[Humanist] 31.377 maps and networks?
Humanist Discussion Group
willard.mccarty at mccarty.org.uk
Mon Oct 23 08:23:16 CEST 2017
Humanist Discussion Group, Vol. 31, No. 377.
Department of Digital Humanities, King's College London
Submit to: humanist at lists.digitalhumanities.org
Date: Sun, 22 Oct 2017 16:07:24 -0500
From: Paul Fishwick <metaphorz at gmail.com>
Subject: mind maps/concept maps/semantic networks in the humanities?
In-Reply-To: <20171022065129.24CDE8110 at s16382816.onlinehome-server.info>
I noted Mike Cosgrave’s response on the “sustained reading from screen” thread, and was curious about:
that humanist scholars and their students use. If you do use these can you specify how, and using
what package (if any)? Exploring this practice seems a good way to bridge concepts
in computer science to the humanities. Last year, I was intrigued to find out that Art History AP material in some
US high schools use a “concept map” although this concept map is different than Novak’s
map. The Art History map places an art work at the center and surrounds this work with arrows pointing
to inquiries surrounding the work.
> On Oct 22, 2017, at 1:51 AM, Humanist Discussion Group <willard.mccarty at mccarty.org.uk> wrote:
> Humanist Discussion Group, Vol. 31, No. 375.
> Department of Digital Humanities, King's College London
> Submit to: humanist at lists.digitalhumanities.org
> Date: Sat, 21 Oct 2017 09:57:35 +0000
> From: "Cosgrave, Mike" <M.Cosgrave at ucc.ie>
> Subject: Re: 31.371 sustained reading from screen?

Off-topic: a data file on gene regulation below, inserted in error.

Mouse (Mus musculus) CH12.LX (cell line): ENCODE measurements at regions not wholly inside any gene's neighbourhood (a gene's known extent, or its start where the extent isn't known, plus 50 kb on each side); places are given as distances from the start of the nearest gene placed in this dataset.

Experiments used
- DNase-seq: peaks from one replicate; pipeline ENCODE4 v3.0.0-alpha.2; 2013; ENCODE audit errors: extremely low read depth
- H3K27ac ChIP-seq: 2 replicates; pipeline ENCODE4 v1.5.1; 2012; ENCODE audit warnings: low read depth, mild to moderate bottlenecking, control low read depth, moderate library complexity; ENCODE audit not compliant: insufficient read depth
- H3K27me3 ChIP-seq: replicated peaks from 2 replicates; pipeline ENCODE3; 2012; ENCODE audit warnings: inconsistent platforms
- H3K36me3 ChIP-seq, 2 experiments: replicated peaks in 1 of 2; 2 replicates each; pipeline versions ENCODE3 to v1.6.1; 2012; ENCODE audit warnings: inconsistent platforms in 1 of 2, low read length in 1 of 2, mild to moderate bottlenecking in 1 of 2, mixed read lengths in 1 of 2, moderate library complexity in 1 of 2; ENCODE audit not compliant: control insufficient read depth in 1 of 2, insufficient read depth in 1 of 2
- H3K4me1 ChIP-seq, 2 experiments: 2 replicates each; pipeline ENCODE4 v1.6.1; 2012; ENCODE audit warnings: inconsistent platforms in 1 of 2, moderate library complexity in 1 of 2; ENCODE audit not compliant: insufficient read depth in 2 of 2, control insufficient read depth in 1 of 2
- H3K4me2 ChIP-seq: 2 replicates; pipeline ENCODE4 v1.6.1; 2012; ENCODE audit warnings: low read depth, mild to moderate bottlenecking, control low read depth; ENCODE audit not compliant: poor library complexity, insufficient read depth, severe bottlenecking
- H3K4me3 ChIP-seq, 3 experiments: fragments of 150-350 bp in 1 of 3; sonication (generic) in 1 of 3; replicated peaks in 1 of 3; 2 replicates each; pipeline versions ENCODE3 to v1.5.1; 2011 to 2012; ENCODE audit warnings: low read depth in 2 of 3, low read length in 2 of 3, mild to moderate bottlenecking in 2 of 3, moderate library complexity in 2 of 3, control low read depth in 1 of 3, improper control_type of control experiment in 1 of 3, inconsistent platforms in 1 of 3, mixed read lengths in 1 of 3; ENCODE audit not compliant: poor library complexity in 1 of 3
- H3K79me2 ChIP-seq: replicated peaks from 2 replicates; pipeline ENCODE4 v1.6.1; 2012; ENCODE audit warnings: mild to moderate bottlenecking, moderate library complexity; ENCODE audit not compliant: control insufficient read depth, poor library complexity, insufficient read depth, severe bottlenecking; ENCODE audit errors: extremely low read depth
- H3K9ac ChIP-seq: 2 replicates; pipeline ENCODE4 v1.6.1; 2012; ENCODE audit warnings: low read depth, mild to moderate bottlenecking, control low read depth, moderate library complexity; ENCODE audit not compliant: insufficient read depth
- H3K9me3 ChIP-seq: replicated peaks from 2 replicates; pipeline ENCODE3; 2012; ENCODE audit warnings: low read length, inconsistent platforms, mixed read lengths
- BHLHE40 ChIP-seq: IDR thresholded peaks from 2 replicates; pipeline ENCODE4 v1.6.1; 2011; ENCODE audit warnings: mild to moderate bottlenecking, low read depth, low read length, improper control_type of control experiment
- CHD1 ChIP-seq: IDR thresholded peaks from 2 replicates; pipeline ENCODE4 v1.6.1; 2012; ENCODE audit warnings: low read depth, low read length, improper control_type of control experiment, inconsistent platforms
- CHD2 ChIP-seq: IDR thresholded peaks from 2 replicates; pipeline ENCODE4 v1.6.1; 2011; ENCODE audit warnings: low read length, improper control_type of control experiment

> In-Reply-To: <20171020055252.B2A9B7CD7 at s16382816.onlinehome-server.info>
> I do 99.9% of my reading and work on mobile devices now (but I do still buy well made physical books; art, or poetry, or cookbooks)
> I use the MacBook about once a week; and only for certain specific things which I can't do on my iPad (Printing from OpenOffice, manipulating course assets on Blackboard)
> If something is worth reading for work, its worth annotating, and tools like iAnnotate or Liquid Text are simply much better for highlighting, annotating and reusing text than paper.
> If I'm reading for pleasure, its simply more convenient. (and in that I think I would now include listening to podcasts while I drive to and from college.)
> In practically every course I teach, I require students to submit an annotated pdf of a course reading, as well as mindmapping articles. My colleague Donna Alexander does the full spectrum from physical annotation of poetry, to digital (using hypothes.is) in her classes - we count these as all part of the active reading process
> I do point out to my students that this is the result of many years of playing with tech toys, from the Newton to the Clie to the iPad culminating in having a teaching room where I can mirror my tablets (iOs and Android) to the main screen wirelessly; technology which I use daily to oppress my students. My own children read mainly on screen, but do buy and read physical books - my feeling is that most of my students still read more on paper than on screen though.
Paul Fishwick, PhD
Distinguished University Chair of Arts, Technology, and Emerging Communication
Professor of Computer Science
Director, Creative Automata Laboratory
The University of Texas at Dallas
Arts & Technology
800 West Campbell Road, AT10
Richardson, TX 75080-3021
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